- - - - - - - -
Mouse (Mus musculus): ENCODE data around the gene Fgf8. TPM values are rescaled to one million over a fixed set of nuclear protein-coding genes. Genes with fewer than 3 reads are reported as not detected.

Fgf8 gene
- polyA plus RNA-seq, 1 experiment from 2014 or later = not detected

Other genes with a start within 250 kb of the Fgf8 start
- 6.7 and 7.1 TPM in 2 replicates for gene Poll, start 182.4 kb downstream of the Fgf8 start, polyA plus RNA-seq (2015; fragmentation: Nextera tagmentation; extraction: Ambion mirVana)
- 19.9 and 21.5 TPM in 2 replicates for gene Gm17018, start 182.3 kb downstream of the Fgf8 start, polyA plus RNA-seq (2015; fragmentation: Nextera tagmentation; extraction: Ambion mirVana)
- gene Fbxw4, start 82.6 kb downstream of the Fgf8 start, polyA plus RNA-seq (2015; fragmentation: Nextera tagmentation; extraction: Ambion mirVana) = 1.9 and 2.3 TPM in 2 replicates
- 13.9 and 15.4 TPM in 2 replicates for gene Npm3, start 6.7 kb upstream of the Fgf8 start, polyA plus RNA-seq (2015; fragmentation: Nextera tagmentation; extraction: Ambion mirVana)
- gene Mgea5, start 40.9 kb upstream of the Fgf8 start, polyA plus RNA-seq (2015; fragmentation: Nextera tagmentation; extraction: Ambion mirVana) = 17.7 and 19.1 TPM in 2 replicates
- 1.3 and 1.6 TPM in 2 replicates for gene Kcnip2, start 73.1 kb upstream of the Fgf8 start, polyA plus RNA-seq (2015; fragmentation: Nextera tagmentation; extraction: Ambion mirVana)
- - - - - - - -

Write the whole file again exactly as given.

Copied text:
Mouse (Mus musculus): ENCODE data around the gene Fgf8. TPM values are rescaled to one million over a fixed set of nuclear protein-coding genes. Genes with fewer than 3 reads are reported as not detected.

Fgf8 gene
- polyA plus RNA-seq, 1 experiment from 2014 or later = not detected

Other genes with a start within 250 kb of the Fgf8 start
- 6.7 and 7.1 TPM in 2 replicates for gene Poll, start 182.4 kb downstream of the Fgf8 start, polyA plus RNA-seq (2015; fragmentation: Nextera tagmentation; extraction: Ambion mirVana)
- 19.9 and 21.5 TPM in 2 replicates for gene Gm17018, start 182.3 kb downstream of the Fgf8 start, polyA plus RNA-seq (2015; fragmentation: Nextera tagmentation; extraction: Ambion mirVana)
- gene Fbxw4, start 82.6 kb downstream of the Fgf8 start, polyA plus RNA-seq (2015; fragmentation: Nextera tagmentation; extraction: Ambion mirVana) = 1.9 and 2.3 TPM in 2 replicates
- 13.9 and 15.4 TPM in 2 replicates for gene Npm3, start 6.7 kb upstream of the Fgf8 start, polyA plus RNA-seq (2015; fragmentation: Nextera tagmentation; extraction: Ambion mirVana)
- gene Mgea5, start 40.9 kb upstream of the Fgf8 start, polyA plus RNA-seq (2015; fragmentation: Nextera tagmentation; extraction: Ambion mirVana) = 17.7 and 19.1 TPM in 2 replicates
- 1.3 and 1.6 TPM in 2 replicates for gene Kcnip2, start 73.1 kb upstream of the Fgf8 start, polyA plus RNA-seq (2015; fragmentation: Nextera tagmentation; extraction: Ambion mirVana)